Chapter

Rethinking Archival Politics: Trust, Truth, and the Law

Francis X. Blouin Jr. and William G. Rosenberg

in Processing the Past

Published in print January 2011 | ISBN: 9780199740543
Published online May 2011 | e-ISBN: 9780199894673 | DOI: http://dx.doi.org/10.1093/acprof:oso/9780199740543.003.0010
Rethinking Archival Politics: Trust, Truth, and the Law

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All scholars recognize that restricting access to “classified” materials is related to issues of political control, but this chapter argues that power in the archives is ubiquitous, and much less well understood, in terms of its relationship to social institutions and questions of political legitimacy. Using Soviet archives as an example of familiar “closed” systems, it contrasts overt political practices in repositories of this sort with the more subtle but equally politicized practices of “open” archives. The discussion accepts that restrictive access is inescapable in any archival institution, but attempts to clarify the relationship between archival politics and historical understanding. The chapter argues in this regard that trust must often supplant law as a way of assuring archives and archivists are truthful.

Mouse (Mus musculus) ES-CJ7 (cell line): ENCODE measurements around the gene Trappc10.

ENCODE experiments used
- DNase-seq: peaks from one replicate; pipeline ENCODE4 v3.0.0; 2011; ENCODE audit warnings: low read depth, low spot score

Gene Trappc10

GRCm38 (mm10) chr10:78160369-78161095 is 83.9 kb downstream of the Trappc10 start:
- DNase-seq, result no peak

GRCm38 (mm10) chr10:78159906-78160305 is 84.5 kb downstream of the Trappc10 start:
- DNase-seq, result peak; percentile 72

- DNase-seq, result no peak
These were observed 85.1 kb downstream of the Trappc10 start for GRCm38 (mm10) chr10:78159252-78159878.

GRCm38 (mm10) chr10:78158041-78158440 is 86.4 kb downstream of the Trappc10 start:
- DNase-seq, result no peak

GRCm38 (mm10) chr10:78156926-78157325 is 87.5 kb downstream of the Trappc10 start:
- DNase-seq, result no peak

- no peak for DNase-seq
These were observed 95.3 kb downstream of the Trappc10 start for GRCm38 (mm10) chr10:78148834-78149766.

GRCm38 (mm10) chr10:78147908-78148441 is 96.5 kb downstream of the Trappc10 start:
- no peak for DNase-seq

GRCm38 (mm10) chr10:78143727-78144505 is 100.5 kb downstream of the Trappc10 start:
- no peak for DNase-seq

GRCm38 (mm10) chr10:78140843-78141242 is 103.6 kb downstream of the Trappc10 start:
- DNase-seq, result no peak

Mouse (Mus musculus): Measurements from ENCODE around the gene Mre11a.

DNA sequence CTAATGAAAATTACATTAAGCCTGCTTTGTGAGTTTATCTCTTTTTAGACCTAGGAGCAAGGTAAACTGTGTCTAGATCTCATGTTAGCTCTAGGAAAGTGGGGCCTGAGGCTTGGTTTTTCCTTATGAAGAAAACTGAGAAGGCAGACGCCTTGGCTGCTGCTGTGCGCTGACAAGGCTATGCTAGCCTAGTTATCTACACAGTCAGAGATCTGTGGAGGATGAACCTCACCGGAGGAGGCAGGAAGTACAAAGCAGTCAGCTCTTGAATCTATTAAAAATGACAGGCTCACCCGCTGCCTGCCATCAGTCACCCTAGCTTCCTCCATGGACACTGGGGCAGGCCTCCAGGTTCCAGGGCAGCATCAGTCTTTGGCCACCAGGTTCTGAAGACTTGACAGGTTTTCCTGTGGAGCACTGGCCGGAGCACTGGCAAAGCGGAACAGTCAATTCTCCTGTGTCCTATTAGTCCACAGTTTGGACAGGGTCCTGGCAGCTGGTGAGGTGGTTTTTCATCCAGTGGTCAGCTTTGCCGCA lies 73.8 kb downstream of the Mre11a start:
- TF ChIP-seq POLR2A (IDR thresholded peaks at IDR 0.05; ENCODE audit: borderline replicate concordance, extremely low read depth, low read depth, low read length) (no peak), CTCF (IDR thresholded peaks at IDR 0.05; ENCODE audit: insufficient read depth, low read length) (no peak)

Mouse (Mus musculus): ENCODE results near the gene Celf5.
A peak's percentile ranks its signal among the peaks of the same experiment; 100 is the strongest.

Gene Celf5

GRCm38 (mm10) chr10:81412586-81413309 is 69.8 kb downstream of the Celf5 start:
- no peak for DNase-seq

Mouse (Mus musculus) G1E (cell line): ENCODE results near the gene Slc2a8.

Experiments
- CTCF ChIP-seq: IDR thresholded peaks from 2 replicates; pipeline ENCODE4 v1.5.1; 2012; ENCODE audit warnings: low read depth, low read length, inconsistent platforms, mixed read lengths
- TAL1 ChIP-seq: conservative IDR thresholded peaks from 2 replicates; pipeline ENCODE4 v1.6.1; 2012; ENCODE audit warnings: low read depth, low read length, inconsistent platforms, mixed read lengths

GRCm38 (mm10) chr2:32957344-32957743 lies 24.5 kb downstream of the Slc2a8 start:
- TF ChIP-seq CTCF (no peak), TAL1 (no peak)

Keywords: politics; Freedom of Information Acts; Vatican Archives; Presidential Libraries; public interest; archival law; records; PROFS case

Chapter.  10961 words. 

Subjects: Methods and Historiography

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